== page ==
1. Three Critical Questions To Ask When Considering An Online Bidding System

    by Joey Myer
    Business Development Manager
    Info Tech Products

    While there are many specifics to research when a public agency is selecting an Internet bidding system, three questions can be the real differentiators. They are:

    1. Does the system employ digital signatures and public-key encryption?
    2. Does the system largely rely on uploads or use intelligent forms?
    3. Is it simple?

    These questions really hit at the core of what you want an Internet bidding system to be: secure, flexible and easy to use. Let’s look at each one.

    Security: Does the system employ digital signatures and public-key encryption?
    Security is arguably the most important factor in an Internet bidding process, and encryption is at the core. There are two types of encryption: symmetric/secret key encryption and asymmetric/public key encryption.

    Symmetric encryption involves distributing a shared key online and is open to vulnerabilities of the key either being intercepted externally or used internally (by the bidding solution or agency) to access and alter bids before being opened. Asymmetric encryption uses two keys, public and private, to solve the shared key distribution problem and the misuse problem that requires trusting the agency and bidding solution. If you are wondering if this type of security is really vital, just remember that bidding is mission-critical for both your agency and your vendors.

    Our team believes the most responsible form of security for the bidding process is end-to-end, asymmetric encryption with a digital signature algorithm. You should ask all providers what type of encryption technology they use.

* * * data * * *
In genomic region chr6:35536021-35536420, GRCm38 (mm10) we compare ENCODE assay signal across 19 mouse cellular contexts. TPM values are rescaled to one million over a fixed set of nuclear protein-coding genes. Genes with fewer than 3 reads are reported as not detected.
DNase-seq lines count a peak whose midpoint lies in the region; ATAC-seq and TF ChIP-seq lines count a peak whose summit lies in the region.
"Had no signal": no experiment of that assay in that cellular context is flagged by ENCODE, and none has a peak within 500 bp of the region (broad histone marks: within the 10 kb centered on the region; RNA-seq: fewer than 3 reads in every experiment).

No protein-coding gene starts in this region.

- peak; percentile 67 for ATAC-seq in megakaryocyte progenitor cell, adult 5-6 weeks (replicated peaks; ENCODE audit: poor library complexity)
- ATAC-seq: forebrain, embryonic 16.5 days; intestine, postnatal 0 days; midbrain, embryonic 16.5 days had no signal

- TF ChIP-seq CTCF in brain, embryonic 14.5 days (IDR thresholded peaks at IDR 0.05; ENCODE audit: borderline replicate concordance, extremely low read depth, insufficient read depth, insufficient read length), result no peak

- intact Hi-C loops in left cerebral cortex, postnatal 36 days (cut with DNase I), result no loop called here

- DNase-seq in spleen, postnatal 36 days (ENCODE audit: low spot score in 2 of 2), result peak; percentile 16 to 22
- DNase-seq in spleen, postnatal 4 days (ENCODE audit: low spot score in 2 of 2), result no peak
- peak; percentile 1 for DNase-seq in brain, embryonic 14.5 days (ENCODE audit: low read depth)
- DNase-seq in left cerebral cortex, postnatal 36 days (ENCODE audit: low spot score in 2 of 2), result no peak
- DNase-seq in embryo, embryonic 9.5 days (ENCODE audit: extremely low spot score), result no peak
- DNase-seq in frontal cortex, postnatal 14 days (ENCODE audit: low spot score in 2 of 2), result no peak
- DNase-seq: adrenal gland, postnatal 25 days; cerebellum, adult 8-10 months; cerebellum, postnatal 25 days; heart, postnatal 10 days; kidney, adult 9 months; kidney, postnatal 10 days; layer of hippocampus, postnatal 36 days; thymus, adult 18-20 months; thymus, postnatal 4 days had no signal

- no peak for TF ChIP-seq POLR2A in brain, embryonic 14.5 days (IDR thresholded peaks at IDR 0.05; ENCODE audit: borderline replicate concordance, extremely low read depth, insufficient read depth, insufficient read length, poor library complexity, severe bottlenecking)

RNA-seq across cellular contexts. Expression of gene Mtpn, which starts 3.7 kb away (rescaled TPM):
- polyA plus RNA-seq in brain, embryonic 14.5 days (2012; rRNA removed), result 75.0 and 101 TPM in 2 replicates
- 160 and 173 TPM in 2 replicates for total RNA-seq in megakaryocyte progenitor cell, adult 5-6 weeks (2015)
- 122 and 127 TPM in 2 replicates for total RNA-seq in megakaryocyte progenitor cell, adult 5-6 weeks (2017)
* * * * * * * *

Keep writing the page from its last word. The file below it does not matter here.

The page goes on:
Flexibility: Does the system largely rely on uploads or use intelligent forms?
    One of the most important advantages of an Internet bidding system is the ability to minimize bidder mistakes and omissions when submitting bids/proposals. When a bidding system largely relies on bidders/vendors to upload responses as attachments, there is no way that system can ensure completeness of those uploaded documents. Conversely, when you use simple online forms within the Internet bidding system, you can help bidders by noting fields as required and eliminating the need for them to calculate figures. Fields can also be designated as alpha or numeric to further avoid simple errors. Using an intelligent online form helps bidders achieve completeness and accuracy in their bids, which helps agencies avoid the dreaded situation of throwing away the low/best value bidder due to a technicality. This can literally cost your agency thousands on a single bid, and perhaps even millions over time.

    Simplicity: Is it simple?
    When complexity increases, adoption times increase as well. In short, you want your system to be as easy as possible. Simplicity is difficult to discern from a written explanation in a proposal. Even the most well-written proposal can describe a system that is ultimately complex and confusing. Why not schedule a few demos prior to issuing an RFP and even include some frequent bidders in the audience? This can help the team gather what aspects are important to both the agency bidding team and the vendors. Features may sound great on paper, but seeing a system in action is where you can really assess what functionality is key to your agency’s success and how easily the system will be adapted by bidders.

    As you move forward with selecting a vendor for Internet bidding and online solicitation management, keep these key points in mind. To learn more about Info Tech’s Bid Express service, visit www.bidexpress.com.